Credit: AICCRA/Kelvin Trautman

Enhancing inclusion and transformation in agriculture through effective and targeted communication

Climate-smart agriculture offers solutions for more productive, sustainable, and equitable agriculture in the face of climate change. However, various barriers hinder the accessibility and uptake of CSA and related knowledge, particularly for women and other groups. Targeted communication can be used to address some of these barriers and improve access to and use of climate-smart knowledge and practices by farmers.

In a briefing paper developed in partnership with Accelerating Impacts of CGIAR Climate Research for Africa (AICCRA), AUDA-NEPAD explores a range of communication pathways and strategies for reaching small-scale farmers, especially women, empowering them with the information needed for improved farm-level decision making in the face of climate change.

Climate change presents an enormous challenge to Africa’s food security, especially for smallholder food producers whose livelihoods depend on rainfed agricultural production systems. The adoption and scaling of climate-smart agriculture (CSA) offers solutions to the challenge, however, various entry, structural and systemic barriers hinder the accessibility and uptake of agro-climatic information and related knowledge by smallholder farmers, particularly for women and other marginalised groups.

We know that successful CSA requires the timely delivery of accurate, reliable and locally specific climate information for improving smallholder farmers’ decision making. Therefore, targeted communication activities have a key role to play in ensuring that climate information and climate-smart solutions are disseminated in a strategic and socially inclusive manner. By understanding the power dynamics, barriers, and social contexts that influence the scaling of CSA and climate information services (CIS), communications products and methods can be tailored in terms of production, translation, transfer, and use, so that women’s and men’s participation in, and potential to benefit from, CSA can be enhanced.

The new briefing paper, Enhancing inclusion and transformation in agriculture through effective and targeted communication, explores the effective communication of CSA and CIS through several case studies, and provides valuable recommendations for enhancing gender and social inclusion in CSA communication with a range of communication pathways and strategies.

Communications methods for climate-smart agricultural extension

Effective CSA communication has the potential to assist all farmers with identifying climate-related problems, raising awareness, encouraging dialogue, sharing solutions, and influencing behavioural change.

There are multiple ways to communicate climate information and CSA interventions to farmers, but these communication channels have varying levels of effectiveness depending on the local contexts and each present different advantages and disadvantages for social inclusion. The paper helps to outline some of these communication methods and how they may be used to reach farmers.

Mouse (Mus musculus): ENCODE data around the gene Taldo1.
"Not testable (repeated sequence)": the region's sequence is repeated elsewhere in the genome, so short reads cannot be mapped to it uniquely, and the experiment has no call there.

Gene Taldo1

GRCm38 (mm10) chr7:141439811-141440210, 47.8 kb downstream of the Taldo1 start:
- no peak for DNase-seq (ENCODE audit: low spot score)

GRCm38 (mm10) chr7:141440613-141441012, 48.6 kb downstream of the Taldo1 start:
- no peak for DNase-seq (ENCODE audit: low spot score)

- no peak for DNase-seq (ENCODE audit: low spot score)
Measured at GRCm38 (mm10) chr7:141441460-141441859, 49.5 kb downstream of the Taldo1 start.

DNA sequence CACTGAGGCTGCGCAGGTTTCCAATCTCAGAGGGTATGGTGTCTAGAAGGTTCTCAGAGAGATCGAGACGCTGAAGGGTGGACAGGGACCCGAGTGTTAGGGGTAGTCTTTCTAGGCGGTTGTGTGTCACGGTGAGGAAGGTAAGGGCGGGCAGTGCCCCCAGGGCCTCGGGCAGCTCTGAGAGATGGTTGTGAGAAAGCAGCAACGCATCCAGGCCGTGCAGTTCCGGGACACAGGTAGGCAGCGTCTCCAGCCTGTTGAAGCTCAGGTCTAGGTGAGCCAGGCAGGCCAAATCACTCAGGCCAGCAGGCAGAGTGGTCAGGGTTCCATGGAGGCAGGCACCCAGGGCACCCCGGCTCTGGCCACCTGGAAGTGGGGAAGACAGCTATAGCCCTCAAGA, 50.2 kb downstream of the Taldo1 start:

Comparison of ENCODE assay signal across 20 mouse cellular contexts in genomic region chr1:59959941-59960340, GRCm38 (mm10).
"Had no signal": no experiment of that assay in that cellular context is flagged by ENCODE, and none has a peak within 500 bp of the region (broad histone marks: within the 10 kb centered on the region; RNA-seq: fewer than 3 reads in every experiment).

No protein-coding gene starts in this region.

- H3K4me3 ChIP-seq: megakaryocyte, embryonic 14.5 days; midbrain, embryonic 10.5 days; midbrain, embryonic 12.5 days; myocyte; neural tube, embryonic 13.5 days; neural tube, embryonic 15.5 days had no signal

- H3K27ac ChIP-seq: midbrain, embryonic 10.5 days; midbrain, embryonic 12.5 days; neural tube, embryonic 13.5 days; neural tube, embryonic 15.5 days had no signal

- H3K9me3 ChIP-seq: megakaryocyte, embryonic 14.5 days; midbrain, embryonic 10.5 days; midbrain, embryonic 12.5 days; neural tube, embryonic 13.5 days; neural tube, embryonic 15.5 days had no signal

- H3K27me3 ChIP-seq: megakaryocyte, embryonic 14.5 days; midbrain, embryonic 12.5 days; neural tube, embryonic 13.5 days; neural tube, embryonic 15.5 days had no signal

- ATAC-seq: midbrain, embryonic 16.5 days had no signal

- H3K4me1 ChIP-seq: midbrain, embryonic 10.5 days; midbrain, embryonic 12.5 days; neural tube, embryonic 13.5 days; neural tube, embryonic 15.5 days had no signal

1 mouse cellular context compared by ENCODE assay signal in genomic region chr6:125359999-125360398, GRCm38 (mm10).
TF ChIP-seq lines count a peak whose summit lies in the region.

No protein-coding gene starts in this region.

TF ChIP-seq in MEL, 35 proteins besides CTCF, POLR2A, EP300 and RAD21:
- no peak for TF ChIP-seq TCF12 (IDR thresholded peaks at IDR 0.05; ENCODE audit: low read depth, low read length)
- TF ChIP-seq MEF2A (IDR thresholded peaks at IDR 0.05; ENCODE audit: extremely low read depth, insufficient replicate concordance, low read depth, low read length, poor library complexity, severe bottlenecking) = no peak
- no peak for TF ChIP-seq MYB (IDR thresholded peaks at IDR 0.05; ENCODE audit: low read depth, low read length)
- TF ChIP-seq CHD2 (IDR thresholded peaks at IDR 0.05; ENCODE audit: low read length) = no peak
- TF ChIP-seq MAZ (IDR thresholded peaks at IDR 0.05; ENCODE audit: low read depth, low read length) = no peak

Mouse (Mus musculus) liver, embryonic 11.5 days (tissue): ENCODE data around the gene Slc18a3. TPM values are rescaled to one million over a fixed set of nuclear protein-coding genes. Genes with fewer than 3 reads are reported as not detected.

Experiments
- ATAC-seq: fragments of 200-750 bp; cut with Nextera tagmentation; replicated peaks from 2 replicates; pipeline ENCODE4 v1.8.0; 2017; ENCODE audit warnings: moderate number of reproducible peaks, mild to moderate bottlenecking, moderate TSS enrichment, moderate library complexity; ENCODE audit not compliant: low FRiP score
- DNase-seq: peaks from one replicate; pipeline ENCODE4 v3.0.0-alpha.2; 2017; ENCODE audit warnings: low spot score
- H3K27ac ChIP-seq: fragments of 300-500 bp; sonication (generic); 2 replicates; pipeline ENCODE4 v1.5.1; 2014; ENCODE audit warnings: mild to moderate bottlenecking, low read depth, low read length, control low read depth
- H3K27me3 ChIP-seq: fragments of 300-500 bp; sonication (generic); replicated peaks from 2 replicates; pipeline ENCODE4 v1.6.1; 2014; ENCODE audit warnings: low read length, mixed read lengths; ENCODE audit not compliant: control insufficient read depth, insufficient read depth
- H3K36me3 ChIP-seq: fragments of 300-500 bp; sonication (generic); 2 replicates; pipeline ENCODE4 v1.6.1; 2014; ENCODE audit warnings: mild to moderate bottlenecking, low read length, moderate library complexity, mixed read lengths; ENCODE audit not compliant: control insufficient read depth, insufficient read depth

At a Glance: Present-day communication methods for climate-smart agricultural extension

How can communication contribute to scaling climate-smart agriculture?

Socially inclusive communication channels are key to enhancing farmers’ capabilities of adapting to climate change and variability challenges, by ensuring equitable access to the information they need to make informed and empowered decisions.

To enhance uptake, information needs to be simple, evidence-based and updated to be reliable and relevant. Indigenous knowledge, such local names, languages and terminology, needs to be incorporated into CIS as traditional methods and cultural value are often perceived to be more trustworthy and accessible than science-based forecasts.

In addition, networks and partnerships with government agencies, research institutions, civil society, agri-businesses and media, amongst others, should be leveraged to address context-specific barriers to information access and to sustainably deliver knowledge and CSA technologies to farming communities, and particularly to women.

The future of climate-smart communication

Methods for communicating climate information and CSA interventions will continue to evolve, driven by significant advances in technology and a desire to reach farmers in more effective and efficient ways. The trend towards digital and mobile-based climate-smart extension is expected to continue into the future as new technologies emerge and more farmers gain access to the internet and mobile devices. However, current research suggests that farmers still learn the most about new agricultural practices from other farmers – showing that dissemination through participatory methods driven by farmers themselves is still crucial for enhanced CSA adoption and scaling.

Including targeted and context-relevant communications activities as part of a strategy for scaling climate-smart agriculture has the potential to pave the way for a more climate resilient and inclusive agricultural sector, and ultimately a food-secure Africa.

Explore via AUDA-NEPAD: Enhancing inclusion and transformation in agriculture through effective and targeted communication

Further reading




AUDA-NEPAD strives to foster resilience in African agriculture by closing policy and institutional gaps, building the capacity of women smallholder farmers, establishing and strengthening women's platforms, and investing in the scaling of successful and innovative practices, including climate-smart agriculture (CSA).

To support this, AUDA-NEPAD has developed a briefing paper which presents practical tools and recommendations for African countries to develop the technical policy and investment conditions to achieve sustainable agricultural development under climate change.

Read it here